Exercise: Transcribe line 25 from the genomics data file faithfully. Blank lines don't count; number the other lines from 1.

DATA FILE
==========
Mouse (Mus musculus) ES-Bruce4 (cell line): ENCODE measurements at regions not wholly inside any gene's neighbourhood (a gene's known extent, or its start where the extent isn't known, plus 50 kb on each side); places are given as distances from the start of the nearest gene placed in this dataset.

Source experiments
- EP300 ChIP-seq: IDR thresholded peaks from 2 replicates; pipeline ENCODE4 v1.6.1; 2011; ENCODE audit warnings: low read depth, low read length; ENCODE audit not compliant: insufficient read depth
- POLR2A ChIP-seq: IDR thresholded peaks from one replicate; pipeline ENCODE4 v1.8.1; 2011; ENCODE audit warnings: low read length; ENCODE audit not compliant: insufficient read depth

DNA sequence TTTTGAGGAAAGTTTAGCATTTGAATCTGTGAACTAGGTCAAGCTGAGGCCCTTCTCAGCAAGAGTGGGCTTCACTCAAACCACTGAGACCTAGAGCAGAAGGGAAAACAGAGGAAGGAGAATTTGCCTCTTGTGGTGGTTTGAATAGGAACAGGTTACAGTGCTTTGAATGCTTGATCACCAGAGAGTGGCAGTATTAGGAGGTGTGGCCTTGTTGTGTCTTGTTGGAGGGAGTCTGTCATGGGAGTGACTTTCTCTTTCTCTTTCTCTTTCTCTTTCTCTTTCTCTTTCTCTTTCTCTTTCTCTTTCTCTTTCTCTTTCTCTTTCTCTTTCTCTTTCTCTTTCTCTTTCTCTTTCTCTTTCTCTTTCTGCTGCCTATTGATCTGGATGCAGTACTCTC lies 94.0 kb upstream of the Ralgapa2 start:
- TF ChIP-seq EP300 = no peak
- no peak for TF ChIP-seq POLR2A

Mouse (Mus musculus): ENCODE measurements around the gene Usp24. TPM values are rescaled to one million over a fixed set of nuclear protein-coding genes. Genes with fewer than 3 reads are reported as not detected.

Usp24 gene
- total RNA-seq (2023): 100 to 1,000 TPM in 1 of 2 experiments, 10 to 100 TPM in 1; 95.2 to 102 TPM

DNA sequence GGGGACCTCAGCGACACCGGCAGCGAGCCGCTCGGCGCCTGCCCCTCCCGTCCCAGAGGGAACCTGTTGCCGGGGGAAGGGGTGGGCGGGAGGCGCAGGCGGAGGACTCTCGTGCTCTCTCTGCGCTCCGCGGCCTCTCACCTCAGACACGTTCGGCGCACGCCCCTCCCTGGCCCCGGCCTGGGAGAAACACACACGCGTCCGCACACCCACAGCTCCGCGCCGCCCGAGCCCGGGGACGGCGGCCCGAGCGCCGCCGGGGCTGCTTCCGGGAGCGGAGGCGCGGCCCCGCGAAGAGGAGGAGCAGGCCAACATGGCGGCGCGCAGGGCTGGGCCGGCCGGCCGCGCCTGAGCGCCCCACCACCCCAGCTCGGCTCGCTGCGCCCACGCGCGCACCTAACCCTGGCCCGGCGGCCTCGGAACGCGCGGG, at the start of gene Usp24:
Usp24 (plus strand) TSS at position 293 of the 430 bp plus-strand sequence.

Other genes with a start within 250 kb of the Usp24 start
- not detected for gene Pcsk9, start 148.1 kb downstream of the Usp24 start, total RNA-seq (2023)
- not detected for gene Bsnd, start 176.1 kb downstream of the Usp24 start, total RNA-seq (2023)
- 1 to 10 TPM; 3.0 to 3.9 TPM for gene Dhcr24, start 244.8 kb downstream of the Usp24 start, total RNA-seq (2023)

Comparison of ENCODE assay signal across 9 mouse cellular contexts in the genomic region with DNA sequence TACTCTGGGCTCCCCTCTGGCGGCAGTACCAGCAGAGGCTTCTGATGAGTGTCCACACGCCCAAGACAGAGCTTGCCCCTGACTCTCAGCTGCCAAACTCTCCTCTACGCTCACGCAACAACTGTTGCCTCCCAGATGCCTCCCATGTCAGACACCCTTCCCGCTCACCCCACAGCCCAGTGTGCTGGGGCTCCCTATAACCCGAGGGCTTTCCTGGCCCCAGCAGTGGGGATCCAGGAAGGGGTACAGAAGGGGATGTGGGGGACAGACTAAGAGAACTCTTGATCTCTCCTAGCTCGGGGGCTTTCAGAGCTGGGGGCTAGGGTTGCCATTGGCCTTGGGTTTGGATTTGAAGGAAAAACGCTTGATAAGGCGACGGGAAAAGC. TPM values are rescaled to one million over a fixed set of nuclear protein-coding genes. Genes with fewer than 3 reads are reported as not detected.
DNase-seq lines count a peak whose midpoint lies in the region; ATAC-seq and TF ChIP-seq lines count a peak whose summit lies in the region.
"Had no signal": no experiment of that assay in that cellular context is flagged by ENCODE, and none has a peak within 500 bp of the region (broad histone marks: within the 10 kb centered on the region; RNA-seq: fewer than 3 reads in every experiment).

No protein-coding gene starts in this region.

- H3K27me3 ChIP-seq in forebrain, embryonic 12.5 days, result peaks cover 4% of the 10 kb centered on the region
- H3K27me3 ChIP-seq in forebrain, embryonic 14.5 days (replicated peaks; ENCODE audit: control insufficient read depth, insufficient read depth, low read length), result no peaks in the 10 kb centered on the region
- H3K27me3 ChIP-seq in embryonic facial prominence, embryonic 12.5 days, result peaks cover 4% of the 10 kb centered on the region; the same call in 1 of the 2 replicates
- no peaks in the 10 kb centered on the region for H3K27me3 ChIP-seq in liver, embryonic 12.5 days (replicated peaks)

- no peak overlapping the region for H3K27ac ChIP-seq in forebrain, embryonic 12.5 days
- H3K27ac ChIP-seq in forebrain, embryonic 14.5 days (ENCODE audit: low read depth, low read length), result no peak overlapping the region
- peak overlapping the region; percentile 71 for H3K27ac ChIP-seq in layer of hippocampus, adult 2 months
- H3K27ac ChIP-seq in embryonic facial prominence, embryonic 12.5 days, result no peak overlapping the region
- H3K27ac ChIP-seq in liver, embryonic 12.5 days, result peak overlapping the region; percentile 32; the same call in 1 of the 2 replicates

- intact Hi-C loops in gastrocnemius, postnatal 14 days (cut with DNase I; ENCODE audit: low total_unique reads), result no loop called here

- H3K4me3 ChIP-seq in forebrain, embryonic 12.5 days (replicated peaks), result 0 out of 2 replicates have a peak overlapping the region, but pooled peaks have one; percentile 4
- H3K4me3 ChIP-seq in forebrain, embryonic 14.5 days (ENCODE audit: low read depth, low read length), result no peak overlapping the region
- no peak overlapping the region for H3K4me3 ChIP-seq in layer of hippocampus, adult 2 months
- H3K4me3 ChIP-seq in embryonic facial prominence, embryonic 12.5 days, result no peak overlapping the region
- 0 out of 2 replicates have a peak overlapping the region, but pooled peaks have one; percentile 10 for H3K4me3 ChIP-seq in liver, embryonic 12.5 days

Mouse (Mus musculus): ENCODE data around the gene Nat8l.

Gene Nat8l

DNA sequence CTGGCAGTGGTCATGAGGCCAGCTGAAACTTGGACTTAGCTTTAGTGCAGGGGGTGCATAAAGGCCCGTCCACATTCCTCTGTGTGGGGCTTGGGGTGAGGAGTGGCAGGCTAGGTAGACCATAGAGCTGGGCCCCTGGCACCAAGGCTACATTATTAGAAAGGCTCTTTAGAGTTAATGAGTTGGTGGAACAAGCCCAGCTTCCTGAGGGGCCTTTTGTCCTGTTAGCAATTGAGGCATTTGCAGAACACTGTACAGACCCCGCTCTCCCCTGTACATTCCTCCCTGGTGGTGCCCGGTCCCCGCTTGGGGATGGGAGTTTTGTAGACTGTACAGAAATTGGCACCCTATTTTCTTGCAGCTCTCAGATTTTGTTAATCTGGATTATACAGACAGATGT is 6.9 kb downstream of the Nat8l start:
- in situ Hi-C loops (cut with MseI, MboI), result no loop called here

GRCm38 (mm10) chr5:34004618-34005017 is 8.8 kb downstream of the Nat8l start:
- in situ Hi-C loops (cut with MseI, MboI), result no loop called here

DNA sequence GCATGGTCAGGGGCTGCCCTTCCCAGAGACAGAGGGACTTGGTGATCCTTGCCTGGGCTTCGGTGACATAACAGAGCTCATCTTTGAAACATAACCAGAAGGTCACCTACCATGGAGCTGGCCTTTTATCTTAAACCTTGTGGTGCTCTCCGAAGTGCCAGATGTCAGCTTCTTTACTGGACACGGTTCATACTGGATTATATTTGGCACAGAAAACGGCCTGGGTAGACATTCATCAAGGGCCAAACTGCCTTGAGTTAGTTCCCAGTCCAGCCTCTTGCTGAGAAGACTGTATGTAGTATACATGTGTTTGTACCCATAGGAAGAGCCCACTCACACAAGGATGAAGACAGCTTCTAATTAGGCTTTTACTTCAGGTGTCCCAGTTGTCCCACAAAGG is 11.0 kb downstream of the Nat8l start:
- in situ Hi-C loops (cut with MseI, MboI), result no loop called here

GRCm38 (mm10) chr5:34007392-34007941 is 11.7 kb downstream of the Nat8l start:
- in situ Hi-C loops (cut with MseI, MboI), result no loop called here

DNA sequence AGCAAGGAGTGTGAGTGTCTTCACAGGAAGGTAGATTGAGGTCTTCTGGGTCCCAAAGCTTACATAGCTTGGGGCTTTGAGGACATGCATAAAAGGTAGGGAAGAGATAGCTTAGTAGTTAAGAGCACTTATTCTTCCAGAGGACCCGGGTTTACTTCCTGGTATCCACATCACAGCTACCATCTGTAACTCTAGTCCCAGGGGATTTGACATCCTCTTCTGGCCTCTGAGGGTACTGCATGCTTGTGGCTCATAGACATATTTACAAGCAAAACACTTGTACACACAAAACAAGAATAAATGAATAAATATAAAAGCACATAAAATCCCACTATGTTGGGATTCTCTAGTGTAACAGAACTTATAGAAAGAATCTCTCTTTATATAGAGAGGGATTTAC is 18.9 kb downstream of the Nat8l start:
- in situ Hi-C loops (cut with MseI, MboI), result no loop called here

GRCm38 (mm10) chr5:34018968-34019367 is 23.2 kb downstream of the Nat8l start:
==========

- no peak overlapping the region for H3K27ac ChIP-seq in forebrain, embryonic 12.5 days